We've been tossing around the idea of a "This Old Quad" feature for months now; the idea was to take applications from our readers, review which project had the most potential, and help one lucky soul bring their beat-up ATV back to life, kind of like "Extreme Home Makeover" or "Pimp My Ride" but for ATVs. Unfortunately, the economy, gas prices and procrastination have kept it at just that: an idea. The thought of taking some poor soul (like you) and helping them bring their old beater back to life was intriguing, and would allow us to bask in the rare "good guys" light for a while, but the logistics were too much of a hurdle, essentially putting the idea on "indefinite back burner" status.
As luck would have it, the perfect project to jump-start the feature was literally delivered to our front door. Without boring you with too many details, what happened was Greg Daube arrived at my home to replace a couple of windshields after a major storm. While inside my truck he noticed a stack of ATV Rider issues and mentioned that he had just recovered his 2003 KFX400 from Staten Island, New York; his KFX had been stolen and recovered in horrible shape. To make matters worse, upon recovery, it had been left neglected outdoors for years as Daube had since moved to Georgia. The KFX itself was beat up, the crooks had crudely hot-wired then abused it, and Greg was too heartbroken to face the task of bringing it back to life (not to mention the huge financial investment it would require). While Greg's story was infuriating, it was all too familiar to our staff.
You see, we've all been there, just about everyone on staff has had the displeasure of having their quad stolen. Shockingly, we've almost all recovered them and been faced with the heartrending task of restoring them back to our standards. So when Greg told us his story, it simultaneously pulled on our heartstrings and brought "This Old Quad" back to life.
As for the KFX400 in question, it was quite the undertaking. What the thieves didn't destroy, Mother Nature did. Rust everywhere, salt corrosion, missing and seized bolts, a busted ignition, dry-rotted tires, bent handlebar, worn clutches, broken and faded plastic and shot bearings were all part of our first impression. The only thing it had going for it was that it ran (more like crawled). It was immediately apparent that we were looking at an overhaul as opposed to a makeover. This particular KFX needed to be stripped down to a bare frame, sandblasted and built back up almost entirely. Damn those heartstrings.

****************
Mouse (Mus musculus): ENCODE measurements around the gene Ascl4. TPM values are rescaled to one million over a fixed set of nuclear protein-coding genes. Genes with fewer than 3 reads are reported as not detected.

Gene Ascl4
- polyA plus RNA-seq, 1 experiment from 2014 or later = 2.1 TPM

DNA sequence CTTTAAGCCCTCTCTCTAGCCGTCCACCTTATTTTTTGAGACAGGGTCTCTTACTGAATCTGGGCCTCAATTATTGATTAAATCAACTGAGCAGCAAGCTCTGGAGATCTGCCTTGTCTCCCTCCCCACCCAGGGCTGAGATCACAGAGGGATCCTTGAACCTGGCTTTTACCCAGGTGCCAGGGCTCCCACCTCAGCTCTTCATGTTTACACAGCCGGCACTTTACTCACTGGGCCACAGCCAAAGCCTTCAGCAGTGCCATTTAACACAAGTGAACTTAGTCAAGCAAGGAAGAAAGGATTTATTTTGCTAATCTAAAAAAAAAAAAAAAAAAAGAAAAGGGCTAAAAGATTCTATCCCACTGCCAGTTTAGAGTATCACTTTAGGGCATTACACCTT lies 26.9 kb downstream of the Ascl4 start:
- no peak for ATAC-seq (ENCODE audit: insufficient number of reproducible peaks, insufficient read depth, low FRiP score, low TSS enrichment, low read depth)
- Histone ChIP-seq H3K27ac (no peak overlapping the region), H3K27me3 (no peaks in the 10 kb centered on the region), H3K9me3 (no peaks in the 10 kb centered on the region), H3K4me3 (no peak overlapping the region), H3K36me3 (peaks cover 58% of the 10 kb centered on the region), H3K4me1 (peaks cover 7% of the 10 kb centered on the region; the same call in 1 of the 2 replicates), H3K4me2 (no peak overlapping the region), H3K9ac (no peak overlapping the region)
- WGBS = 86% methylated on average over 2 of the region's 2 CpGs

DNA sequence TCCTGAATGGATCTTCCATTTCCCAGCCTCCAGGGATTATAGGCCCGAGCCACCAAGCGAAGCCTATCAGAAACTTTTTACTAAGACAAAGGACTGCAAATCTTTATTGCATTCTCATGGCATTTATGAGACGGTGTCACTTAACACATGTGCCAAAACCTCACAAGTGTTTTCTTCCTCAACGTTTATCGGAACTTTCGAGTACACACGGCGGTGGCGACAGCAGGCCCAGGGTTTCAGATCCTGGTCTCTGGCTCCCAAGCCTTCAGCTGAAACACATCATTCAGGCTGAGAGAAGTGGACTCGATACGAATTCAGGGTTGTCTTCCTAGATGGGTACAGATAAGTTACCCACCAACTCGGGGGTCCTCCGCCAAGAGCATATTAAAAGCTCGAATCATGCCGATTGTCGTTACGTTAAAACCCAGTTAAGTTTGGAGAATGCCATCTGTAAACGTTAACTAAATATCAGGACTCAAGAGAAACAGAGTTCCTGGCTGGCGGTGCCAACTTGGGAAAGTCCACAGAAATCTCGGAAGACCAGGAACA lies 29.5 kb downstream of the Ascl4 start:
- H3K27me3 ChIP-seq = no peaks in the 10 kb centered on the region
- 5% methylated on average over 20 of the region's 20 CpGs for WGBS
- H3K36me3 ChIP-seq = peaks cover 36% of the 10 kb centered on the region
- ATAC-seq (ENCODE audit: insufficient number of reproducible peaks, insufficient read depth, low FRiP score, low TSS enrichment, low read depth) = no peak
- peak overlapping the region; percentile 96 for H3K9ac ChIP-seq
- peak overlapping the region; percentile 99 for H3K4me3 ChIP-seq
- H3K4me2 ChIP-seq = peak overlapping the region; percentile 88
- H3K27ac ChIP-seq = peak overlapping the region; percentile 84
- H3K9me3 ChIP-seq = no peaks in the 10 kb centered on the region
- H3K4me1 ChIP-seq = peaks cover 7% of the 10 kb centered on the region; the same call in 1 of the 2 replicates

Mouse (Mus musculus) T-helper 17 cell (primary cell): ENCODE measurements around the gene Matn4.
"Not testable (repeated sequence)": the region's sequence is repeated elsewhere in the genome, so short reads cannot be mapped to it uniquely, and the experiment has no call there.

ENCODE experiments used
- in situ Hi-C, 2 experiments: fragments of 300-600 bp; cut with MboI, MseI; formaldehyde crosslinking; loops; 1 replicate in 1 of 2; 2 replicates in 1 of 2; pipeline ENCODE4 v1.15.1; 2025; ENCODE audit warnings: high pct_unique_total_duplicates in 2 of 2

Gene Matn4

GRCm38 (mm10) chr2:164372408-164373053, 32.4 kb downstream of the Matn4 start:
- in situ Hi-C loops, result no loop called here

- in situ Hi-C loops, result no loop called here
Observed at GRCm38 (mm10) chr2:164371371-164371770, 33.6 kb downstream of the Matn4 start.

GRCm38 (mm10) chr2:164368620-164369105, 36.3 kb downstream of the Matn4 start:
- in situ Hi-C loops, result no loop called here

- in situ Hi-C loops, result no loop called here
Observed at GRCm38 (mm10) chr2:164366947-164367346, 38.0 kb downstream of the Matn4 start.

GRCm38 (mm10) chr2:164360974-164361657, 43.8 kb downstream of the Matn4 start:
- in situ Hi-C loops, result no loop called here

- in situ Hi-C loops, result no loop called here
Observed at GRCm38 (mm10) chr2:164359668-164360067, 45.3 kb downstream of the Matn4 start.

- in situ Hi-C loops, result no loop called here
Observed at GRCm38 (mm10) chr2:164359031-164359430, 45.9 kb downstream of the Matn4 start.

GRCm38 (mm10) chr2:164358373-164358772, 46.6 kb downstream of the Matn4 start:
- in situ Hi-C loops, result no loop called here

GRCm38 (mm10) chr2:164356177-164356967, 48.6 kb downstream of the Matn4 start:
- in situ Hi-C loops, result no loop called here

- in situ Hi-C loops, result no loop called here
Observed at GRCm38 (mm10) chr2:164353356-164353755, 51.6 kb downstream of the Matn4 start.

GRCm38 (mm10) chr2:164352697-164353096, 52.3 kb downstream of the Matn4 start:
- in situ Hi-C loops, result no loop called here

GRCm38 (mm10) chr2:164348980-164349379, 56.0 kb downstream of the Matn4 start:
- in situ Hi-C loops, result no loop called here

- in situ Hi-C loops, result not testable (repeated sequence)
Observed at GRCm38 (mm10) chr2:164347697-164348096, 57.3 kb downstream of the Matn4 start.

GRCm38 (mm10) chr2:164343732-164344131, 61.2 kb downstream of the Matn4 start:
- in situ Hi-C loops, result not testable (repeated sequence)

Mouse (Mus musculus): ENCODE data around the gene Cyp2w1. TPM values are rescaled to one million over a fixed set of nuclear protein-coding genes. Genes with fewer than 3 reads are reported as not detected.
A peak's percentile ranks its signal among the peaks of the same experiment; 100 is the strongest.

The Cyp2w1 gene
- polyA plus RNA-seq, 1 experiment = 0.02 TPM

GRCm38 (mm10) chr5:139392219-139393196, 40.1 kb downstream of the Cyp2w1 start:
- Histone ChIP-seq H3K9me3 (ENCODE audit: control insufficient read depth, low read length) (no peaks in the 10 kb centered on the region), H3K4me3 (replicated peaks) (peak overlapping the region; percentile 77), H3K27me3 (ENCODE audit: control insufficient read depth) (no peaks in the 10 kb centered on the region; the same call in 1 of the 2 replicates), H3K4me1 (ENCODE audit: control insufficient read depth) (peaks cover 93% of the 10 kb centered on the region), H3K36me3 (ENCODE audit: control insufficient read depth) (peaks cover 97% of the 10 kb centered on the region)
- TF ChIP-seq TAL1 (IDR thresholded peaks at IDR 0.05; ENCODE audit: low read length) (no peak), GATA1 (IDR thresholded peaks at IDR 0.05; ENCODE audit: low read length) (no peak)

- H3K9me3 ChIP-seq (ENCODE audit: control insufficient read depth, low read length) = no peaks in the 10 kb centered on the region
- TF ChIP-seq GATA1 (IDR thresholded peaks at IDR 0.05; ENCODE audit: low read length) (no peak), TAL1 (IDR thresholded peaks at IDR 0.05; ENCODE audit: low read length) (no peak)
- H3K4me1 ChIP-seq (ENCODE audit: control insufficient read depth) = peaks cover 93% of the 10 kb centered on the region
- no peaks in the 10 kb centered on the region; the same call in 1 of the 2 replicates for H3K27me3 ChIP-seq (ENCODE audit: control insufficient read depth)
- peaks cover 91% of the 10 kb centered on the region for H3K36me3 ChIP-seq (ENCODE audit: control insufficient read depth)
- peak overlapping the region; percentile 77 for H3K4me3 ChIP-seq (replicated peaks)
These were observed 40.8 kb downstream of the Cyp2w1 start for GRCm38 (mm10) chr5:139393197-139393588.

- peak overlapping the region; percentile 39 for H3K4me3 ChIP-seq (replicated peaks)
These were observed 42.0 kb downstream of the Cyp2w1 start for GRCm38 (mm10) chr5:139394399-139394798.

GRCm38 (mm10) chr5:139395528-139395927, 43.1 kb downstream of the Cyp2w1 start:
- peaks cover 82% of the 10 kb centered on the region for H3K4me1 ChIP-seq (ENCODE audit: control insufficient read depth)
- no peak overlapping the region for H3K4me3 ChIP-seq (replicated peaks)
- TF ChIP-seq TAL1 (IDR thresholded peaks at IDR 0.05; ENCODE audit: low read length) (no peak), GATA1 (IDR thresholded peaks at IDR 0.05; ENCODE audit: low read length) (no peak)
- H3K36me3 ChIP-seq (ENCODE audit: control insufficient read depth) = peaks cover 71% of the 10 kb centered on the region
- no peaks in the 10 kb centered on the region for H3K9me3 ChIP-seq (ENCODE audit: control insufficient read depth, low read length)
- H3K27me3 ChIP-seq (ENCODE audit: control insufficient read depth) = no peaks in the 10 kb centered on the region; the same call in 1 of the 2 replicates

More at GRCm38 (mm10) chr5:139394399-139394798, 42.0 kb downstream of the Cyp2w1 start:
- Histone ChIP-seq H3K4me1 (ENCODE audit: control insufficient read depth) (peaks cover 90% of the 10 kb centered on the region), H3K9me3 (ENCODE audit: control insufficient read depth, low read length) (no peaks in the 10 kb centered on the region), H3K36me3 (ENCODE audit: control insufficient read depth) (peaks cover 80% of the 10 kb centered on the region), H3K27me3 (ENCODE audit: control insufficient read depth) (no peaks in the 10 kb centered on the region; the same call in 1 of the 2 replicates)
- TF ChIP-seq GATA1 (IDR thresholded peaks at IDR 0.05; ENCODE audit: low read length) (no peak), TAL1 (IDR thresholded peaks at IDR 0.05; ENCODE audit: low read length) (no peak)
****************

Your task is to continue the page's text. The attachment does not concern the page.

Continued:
For a project this extreme we would need to tap some serious resources. For starters, we went straight to Moose; they're not only softies like us, their product line is pretty amazing. Everything from skid plates, nerf bars, handlebar, hand guards, perches and bumpers to every single bearing we needed were available from one source. We remedied our front end woes (bent A-arm, tie-rod and shock) with a +2-inch HydroDynamics iShock 5500 kit; the i5500 retails for only $1849.95, and the new F8 shocks would greatly improve the handling of the KFX. In order to bring the rear end up to the front's width, we chose Rocky Mountain ATV's new G-Force axle, as the G-Force is beefier than most aftermarket axles at a fraction of the price. With the chassis components handled, we put the fate of the motor in the hands of Mike Walker at ATP (All Terrain Performance). Walker has done a variety of race motors for us, and we were curious as to what he could do to the barely running powerplant. Exhaust duties were handled by FMF's PowerCore 4 system, while clutch duties fell into Hinson's lap. The stock wheels were a bit bent and the tires were shot, so we opted for an ITP Holeshot GNCC wheel/ tire package. To top it all off (literally) we turned to a Fullbore Innovations plastic kit, and a hybrid of Adapt Racing's KFX seat cover with a custom-matched G4-Graphics kit. Fullbore's green plastic is so ridiculously bright that it would make the KFX look more like a show quad than an ATV on its death bed.
Break It On Down
It's a real shame that grenades aren't more easily available, because just one would've made this teardown a whole lot easier. This story would've been more appropriately titled either "This Old Rust Bucket" or "101 Ways To Complicate A Build." To be honest, had I seen this nightmare in person prior to committing to the build, I would've sent Greg and his sad story packing. No, I wouldn't have had an opportunity to bask in the previously mentioned "good guy glory," but then again, who am I kidding? Being a good guy is overrated. Holy rusty piece of garbage, what did I get myself into? Luckily for Greg, he was taking a very hands-on approach to this project, because had he not been there, I might've taken a Sawzall to his quad before burying it in my yard and reporting it stolen again. The photo shoot for our "before" pictures confirmed my feelings when Thad Josey simply asked, "What the hell were you thinking?"
I've honestly never wanted to take a sledgehammer to an ATV like I did this one. Every single bolt was rounded off, broken or seized with rust to the point that the 18-volt impact gun we were using wouldn't faze them. We were relegated to using an 18-inch-long -inch drive breaker bar with a 3-foot cheater to loosen just about everything. After countless hours of frustration, we got the KFX down to a bare frame. The motor was quickly drained of fluids and shipped to ATP along with a complete Moose gasket and seal kit and a Hinson clutch basket. At that point, we separated everything else into three piles: powdercoat, polish/derust and junk. You would be amazed at just how much was rendered worthless; the junk pile was roughly three times bigger than the other two combined.